assert not dircmp.funny_files
    if dircmp.left_only or dircmp.right_only or dircmp.diff_files or dircmp.funny_files:
        return False
    for sub_dircmp in dircmp.subdirs.values():
       if not _is_same_helper(sub_dircmp):
           return False
    return True

def is_same(dir1, dir2):
    Recursively compare two directories
    :param dir1: path to first directory 
    :param dir2: path to second directory
    :return: True in case directories are the same, False otherwise
    if not os.path.isdir(dir1) or not os.path.isdir(dir2):
        return False
    dircmp = filecmp.dircmp(dir1, dir2)
    return _is_same_helper(dircmp)
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Here is my solution: gist

def dirs_same_enough(dir1,dir2,report=False):
    ''' use os.walk and filecmp.cmpfiles to
    determine if two dirs are 'same enough'.

        dir1, dir2:  two directory paths
        report:  if True, print the filecmp.dircmp(dir1,dir2).report_full_closure()
                 before returning


    # os walk:  root, list(dirs), list(files)
    # those lists won't have consistent ordering,
    # os.walk also has no guaranteed ordering, so have to sort.
    walk1 = sorted(list(os.walk(dir1)))
    walk2 = sorted(list(os.walk(dir2)))

    def report_and_exit(report,bool_):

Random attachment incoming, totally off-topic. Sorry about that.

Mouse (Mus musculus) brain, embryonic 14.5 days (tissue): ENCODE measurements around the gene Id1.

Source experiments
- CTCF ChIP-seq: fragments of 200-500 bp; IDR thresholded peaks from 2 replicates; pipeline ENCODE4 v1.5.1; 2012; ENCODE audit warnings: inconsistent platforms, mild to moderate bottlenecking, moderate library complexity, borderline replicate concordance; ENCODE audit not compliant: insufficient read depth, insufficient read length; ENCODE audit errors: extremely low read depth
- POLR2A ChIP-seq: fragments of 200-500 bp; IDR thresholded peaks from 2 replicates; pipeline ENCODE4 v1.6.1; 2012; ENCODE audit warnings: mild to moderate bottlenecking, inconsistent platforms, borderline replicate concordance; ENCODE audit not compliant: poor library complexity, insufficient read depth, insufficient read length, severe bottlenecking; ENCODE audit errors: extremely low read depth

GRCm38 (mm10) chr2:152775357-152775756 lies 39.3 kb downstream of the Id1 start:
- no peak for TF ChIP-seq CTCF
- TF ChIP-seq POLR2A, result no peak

if report:
            return bool_
            return bool_

    if len(walk1) != len(walk2):
        return false_or_report(report)

    for (p1,d1,fl1),(p2,d2,fl2) in zip(walk1,walk2):
        d1,fl1, d2, fl2 = set(d1),set(fl1),set(d2),set(fl2)
        if d1 != d2 or fl1 != fl2:
            return report_and_exit(report,False)
        for f in fl1:
            same,diff,weird = filecmp.cmpfiles(p1,p2,fl1,shallow=False)
            if diff or weird:
                return report_and_exit(report,False)

    return report_and_exit(report,True)
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  • false_or_report() is undefined. – martineau Oct 29 '11 at 12:13
def same(dir1, dir2):
"""Returns True if recursively identical, False otherwise

    c = filecmp.dircmp(dir1, dir2)
    if c.left_only or c.right_only or c.diff_files or c.funny_files:
        return False
        safe_so_far = True
        for i in c.common_dirs:
            same_so_far = same_so_far and same(os.path.join(frompath, i), os.path.join(topath, i))
            if not same_so_far:
        return same_so_far
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  • 2
    Where are you declare frompath and topath? – Romulus Dec 17 '14 at 15:22

This will check if files are in the same locations and if their content is the same. It will not correctly validate for empty subfolders.

import filecmp
import glob
import os

path_1 = '.'
path_2 = '.'

def folders_equal(f1, f2):
    file_pairs = list(zip(
        [x for x in glob.iglob(os.path.join(f1, '**'), recursive=True) if os.path.isfile(x)],
        [x for x in glob.iglob(os.path.join(f2, '**'), recursive=True) if os.path.isfile(x)]

    locations_equal = any([os.path.relpath(x, f1) == os.path.relpath(y, f2) for x, y in file_pairs])
    files_equal = all([filecmp.cmp(*x) for x in file_pairs]) 

    return locations_equal and files_equal

folders_equal(path_1, path_2)
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Since a True or False result is all you want, if you have diff installed:

def are_dir_trees_equal(dir1, dir2):
    process = Popen(["diff", "-r", dir1, dir2], stdout=PIPE)
    exit_code = process.wait()
    return not exit_code